- On Air Program Guide
- A Blue View
- Brain Talk
- Cellar Notes
- Choral Arts Classics
- The Environment in Focus
- Gil Sandler’s Baltimore Stories
- Humanities Connection
- Maryland Morning with Sheilah Kast
- Midday with Dan Rodricks
- The Morning Economic Report
- Radio Kitchen
- The Signal
- Take Five
- Your Maryland
- Public Commentary
- War of 1812 Stories
A visit to the home of the Parsons family to witness an annual tradition that’s been passed down through the generations for more than a century - the making of “Maryland Beaten Biscuits”
Writer Rafael Alvarez shares a holiday story about Aunt Lola’s kitchen, a place where the aroma of fresh-baked cookies evokes memories of Christmas-past
And storyteller Therese Lynch recounts an ill-fated Christmas when her boyfriend met her family for the first time – and everything went as wrong as it possibly could
Rheb’s Candies, Ron Tanner at the Stoop, doll shopping with Susan Muaddi Darraj, and Union Craft Brewing
We tour the rowhouse-basement factory of Rheb’s Candies, a family business that’s been supplying Baltimore with confectionary delights for more than ninety years.
From The Stoop, optimist Ron Tanner buys a condemned frat house and gives himself six months to restore it before inviting his extended family to stay for Christmas.
Jim Karantonis remembers the Walter Reed psych ward, Benn Ray shares holiday reading picks, Esther Weiner’s latke lesson, and fiction from Rafael Alvarez
December 7th & 8th, 2012, on The Signal:
When he was drafted during the Vietnam War, Jim Karantonis trained to be a medic and he was assigned stateside - in the psych ward at Walter Reed Army Medical Center. The former neuropsychiatric technician joins us to reflect on what he learned from his patients.
Benn Ray of Atomic Books visits with his unique holiday suggestions, including graphic novels, sheet music, a hot new cookbook, and one item that seeks to re-invent the notion of what a book truly is.
Half a century ago in Taneytown, Maryland, a young couple – Dotty and Leroy Eyeler - started a bluegrass band together. Little did they know they’d become the matriarch and patriarch of a musical legacy: The Carroll County Ramblers.
At one time in his life, Charlie Wilhelm was a loan shark, a drug dealer, and a bookmaker. He raked in ten thousand dollars a week, cash. But when he was ordered to murder two friends, he took himself (and all of his information) to the FBI. Wilhelm turned informant, wearing a wire and later testifying against his former partners in crime, putting them behind bars for years to come.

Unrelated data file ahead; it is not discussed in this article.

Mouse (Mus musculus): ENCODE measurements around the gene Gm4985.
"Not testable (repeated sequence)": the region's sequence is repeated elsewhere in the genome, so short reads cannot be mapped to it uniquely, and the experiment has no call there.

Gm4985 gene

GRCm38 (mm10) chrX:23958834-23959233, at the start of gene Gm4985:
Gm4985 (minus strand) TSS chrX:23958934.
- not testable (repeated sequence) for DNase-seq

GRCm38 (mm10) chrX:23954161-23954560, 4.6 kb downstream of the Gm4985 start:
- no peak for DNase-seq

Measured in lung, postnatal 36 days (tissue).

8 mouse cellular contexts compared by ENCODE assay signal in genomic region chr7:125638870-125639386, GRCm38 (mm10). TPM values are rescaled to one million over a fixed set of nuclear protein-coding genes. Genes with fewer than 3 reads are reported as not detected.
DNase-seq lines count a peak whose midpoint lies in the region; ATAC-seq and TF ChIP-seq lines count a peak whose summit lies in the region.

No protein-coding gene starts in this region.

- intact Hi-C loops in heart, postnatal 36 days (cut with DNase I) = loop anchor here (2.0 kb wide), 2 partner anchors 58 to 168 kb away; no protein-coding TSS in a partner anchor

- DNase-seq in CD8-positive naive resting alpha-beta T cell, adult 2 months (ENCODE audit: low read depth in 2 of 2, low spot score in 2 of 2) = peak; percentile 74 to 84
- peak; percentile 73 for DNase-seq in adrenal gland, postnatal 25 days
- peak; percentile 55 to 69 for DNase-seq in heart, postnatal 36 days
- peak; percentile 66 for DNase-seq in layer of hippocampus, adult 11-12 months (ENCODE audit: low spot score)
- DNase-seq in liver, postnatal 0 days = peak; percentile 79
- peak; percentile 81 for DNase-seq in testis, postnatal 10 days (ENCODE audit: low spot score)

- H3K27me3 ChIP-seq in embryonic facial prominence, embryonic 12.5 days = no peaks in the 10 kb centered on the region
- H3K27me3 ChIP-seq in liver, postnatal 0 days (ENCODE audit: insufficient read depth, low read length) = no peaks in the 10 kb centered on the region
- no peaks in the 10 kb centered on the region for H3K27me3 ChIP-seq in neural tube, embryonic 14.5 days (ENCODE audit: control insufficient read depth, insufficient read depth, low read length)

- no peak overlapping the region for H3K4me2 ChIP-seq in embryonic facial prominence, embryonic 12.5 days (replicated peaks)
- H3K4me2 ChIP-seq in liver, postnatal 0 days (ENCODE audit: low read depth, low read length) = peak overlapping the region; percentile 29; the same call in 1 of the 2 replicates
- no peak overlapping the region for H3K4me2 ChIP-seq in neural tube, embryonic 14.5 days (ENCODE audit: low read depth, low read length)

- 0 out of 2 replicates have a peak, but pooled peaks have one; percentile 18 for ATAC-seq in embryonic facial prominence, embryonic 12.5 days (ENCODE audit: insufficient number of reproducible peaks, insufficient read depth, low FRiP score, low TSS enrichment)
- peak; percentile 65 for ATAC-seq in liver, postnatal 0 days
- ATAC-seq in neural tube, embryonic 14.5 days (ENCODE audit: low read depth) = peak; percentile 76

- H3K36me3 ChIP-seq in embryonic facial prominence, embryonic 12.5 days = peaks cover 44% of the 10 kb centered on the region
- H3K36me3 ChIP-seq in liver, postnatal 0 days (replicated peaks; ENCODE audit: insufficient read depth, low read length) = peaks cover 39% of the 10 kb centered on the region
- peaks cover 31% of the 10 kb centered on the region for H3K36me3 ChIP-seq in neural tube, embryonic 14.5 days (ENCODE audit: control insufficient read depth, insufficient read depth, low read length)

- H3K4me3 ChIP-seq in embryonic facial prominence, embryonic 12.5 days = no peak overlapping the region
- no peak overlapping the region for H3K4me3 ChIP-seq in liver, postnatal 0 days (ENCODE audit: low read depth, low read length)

We meet Charlie Wilhelm, and we hear his reflections on crime, loyalty, and redemption this week on The Signal.
The ghosts of Crownsville State Hospital, Dan Fesperman’s “The Double Game,” and Nancy Heneson’s “American Apothecaries”
November 16th & 17th, 2012, on The Signal:
We visit a nearly forgotten cemetery on the grounds of the now-shuttered Crownsville State Hospital, where patients buried their own. Historian Janice Hayes-Williams walks us through the gravesite, and tells the story of the institution originally named, ‘The Hospital for the Negro Insane.’ We also talk with Paul Lurz, who worked inside Crownsville for 40 years.
Dan Fesperman talks about his latest book, “The Double Game.” The book has been called a “love letter to the spy novel genre.”
Sorie Kondi of Sierra Leone, Baltimore RetroCineFest, Justin Sirois on “So Say the Waiters,” and Rupert Wondolowski on… pills.
We meet a man who grew up blind in a small village in Sierra Leone. As a child, he taught himself how to play a rare, traditional instrument called the Kondi. He adopted the name of his instrument, and today, Sorie Kondi is on an unlikely international tour, thanks to a network of world music fan
“For 19 years I lived on the streets. I slept during the day underneath a bridge. At night I would get up, stand on the corners, prostitute, get my drugs, use all night long, and I’d go back underneath my little bridge and I’d go back to sleep and I’d start all over again.”
-Tonier Cain, Team Leader at the National Center for Trauma Informed Care
Growing up Afro, Stillpointe’s “Arsenic & Old Lace,” Centerstage’s “Poe,” Tony Tsendeas reads “The Raven,” and Edward Doyle-Gillespie at The Stoop
October 26th & 27th, 2012, on The Signal:
We drop in at the Reginald F Lewis Museum for a tour of the photo exhibition, “Growing up Afro: Snapshots of Black Childhood from the Afro-American Newspapers”
We get a preview of Stillpointe Theatre Initiative’s fantasy retro makeover of the classic, “Arsenic and Old Lace”
We head to Centerstage for a sneak peek at “The Completely Fictional – Utterly True – Final Strange Tale of Edgar Allan Poe”
‘for colored girls,’ Baltimore Folk Festival, Amy Sens at the Stoop, and The Senior Citizens’ Poetry Contest
October 19th & 20th, 2012, on The Signal:
Trezana Beverley won a Tony Award in 1977 for her performance as the Lady in Red in the Broadway production of, ‘for colored girls who have considered suicide when the rainbow is enuf.’ This month, Ms. Beverley is back in her hometown, directing that same play at Morgan State University, and we visit with her and her cast.
We preview the Baltimore Folk Fest, a celebration that’s bringing top-notch performers to the Station North Arts District.